- Product shall feature head-tracking-informed view matrix adjustment
- Product shall feature a 3D avatar (ship) and 3D collidable hazards
- Product shall feature sounds and music
- Product shall feature touch-enabled, responsive UI
- Product shall feature a timer (so the player can attempt to improve on previous attempts)
- Product shall meet Intel AppUp criteria
As I was familiar with XNA and C# I wanted to use them to build the game, however there are a number of obstacles in having them work smoothly on Windows 8. There were some immediate obstacles which had to be overcome to make the project viable:
- Visual Studio 2012 does not support XNA projects
- XNA Game Studio 4 doesn't (seem to) install on Windows 8
- XNA Touch is deliberately disabled for Windows (eek!)
- Windows 8 libraries (for the sensors) can't be accessed in my then-current Windows 7 development environment
I believe this was the first code-related contest I've entered. It was a tiring, exciting, nail-biting, challenging and surprisingly social experience. The amount of threads on the competition page and comments in people's articles are testament to the fantastic amount of support and constructive criticism the community gave itself.
In a conversation with one of my colleagues a few days before the deadline he asked if we were going to make it on time and I honestly had no idea. We'd made so much progress and the rate at which features were completed and issues were being resolved we were right on the border line. I knew of 6 distinct and unrelated major issues still outstanding (writing an installer for the first time, signing an app for the first time, getting touch working in XNA, unimplemented collision detection, getting the sensors working and a worrying tendency to just show a black screen). At that frenzied stage, however, a strange sense of peace came over me, as I knew regardless of winning or even being accepted in time, we had pushed ourselves further than we realised we were able.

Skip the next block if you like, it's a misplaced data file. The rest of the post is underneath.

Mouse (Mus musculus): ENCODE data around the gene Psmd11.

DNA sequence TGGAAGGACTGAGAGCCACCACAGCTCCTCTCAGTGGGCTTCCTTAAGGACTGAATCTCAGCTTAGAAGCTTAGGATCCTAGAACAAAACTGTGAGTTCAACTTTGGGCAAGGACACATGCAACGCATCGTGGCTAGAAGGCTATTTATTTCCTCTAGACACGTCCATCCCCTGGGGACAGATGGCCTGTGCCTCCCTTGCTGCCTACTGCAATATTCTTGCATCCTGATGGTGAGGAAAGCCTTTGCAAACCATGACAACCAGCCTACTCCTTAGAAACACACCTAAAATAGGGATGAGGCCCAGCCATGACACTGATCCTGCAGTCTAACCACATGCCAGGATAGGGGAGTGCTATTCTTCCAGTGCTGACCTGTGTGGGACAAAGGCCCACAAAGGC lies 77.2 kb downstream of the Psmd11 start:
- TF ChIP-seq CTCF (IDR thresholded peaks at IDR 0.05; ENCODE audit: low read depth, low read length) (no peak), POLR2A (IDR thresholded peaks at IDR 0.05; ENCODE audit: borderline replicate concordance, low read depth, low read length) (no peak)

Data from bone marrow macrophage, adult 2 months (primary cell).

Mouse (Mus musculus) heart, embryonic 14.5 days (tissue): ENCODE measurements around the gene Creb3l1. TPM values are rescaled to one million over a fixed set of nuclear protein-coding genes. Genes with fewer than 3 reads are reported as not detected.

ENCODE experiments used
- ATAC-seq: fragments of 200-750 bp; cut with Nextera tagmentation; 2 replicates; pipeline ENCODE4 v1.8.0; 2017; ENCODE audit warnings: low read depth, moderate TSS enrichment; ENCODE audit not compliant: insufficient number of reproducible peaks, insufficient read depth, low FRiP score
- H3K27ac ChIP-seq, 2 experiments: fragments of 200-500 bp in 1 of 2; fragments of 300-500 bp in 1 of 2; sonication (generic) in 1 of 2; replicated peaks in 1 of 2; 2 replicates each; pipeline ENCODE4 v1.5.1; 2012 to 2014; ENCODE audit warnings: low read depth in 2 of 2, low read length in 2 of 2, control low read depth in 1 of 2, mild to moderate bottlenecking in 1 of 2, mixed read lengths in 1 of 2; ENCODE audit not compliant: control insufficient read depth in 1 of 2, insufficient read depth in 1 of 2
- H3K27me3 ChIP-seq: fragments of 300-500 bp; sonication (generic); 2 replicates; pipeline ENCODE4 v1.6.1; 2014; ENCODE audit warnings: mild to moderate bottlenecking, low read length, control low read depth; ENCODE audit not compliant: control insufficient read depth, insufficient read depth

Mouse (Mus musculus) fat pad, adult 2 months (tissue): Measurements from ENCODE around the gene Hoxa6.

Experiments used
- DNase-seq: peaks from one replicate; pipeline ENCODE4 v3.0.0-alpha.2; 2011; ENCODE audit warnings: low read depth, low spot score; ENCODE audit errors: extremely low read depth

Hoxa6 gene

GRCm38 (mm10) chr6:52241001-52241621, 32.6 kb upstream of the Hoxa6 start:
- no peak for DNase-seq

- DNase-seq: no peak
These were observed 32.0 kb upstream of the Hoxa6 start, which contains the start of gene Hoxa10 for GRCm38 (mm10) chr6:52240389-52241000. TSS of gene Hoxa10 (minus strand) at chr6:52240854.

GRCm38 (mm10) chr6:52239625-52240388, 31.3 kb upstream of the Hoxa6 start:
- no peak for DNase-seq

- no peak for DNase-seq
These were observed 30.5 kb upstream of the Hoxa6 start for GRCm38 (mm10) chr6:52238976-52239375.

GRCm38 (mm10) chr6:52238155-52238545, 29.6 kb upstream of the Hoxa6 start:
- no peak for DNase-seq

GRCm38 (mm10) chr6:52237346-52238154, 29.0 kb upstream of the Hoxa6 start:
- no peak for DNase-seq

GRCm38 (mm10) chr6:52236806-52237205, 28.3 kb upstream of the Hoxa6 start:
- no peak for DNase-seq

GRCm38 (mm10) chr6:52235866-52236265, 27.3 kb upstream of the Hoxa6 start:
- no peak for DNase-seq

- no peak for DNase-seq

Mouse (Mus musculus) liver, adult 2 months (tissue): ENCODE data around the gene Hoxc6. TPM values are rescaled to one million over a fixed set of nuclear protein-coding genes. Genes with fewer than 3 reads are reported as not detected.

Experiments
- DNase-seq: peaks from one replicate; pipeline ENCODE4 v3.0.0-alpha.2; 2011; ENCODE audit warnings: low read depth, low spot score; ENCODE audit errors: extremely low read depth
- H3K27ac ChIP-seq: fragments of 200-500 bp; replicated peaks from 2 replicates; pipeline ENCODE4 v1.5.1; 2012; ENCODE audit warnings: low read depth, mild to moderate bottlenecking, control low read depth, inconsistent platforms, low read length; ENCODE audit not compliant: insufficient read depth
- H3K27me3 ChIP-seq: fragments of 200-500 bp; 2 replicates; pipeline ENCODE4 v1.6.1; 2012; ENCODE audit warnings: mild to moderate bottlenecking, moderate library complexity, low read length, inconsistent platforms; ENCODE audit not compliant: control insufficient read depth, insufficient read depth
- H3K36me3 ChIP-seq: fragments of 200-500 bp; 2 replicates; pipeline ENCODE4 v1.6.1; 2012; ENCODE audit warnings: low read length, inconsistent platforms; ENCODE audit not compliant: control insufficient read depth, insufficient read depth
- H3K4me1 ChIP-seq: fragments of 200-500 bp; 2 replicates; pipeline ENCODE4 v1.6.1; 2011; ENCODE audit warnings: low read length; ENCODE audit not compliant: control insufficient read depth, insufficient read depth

We had done ourselves proud.
My last piece of advice is regarding how we managed to get those last issues nailed in the closing hours of the project. Searching the net for solutions, a couple of them, in context were said to be impossible. How were they resolved?
Sheer, bloody-minded determination.
I taught myself a profound lesson in those days which does not appear to be mentioned in any of the software development texts I've encountered. I now earnestly believe that a trait of an effective programmer, which I briefly experienced for myself and now recognise in others, was that down-right refusal to give up on a problem has this funny habit of leading to a solution.
I'll close with a quote from Einstein, "It's not that I'm so smart, it's just that I stay with problems longer."
The source? Of course!
Celerity: Sensory Overload is a tunnel obstacle race game written in XNA for the Intel Ultrabook / Windows 8, featuring head tracking.
Celerity was a competition entry in the 2012 CodeProject App Innovation Contest where contestants sought to make innovative use of the Ultrabook hardware, particularly the sensors.
The program will work fine on any x86 installation of Windows 8 (i.e. desktop) and will make use of sensors and camera if they are available.
Now that you've had the story and the code, start playing! (No, not the game, with the code!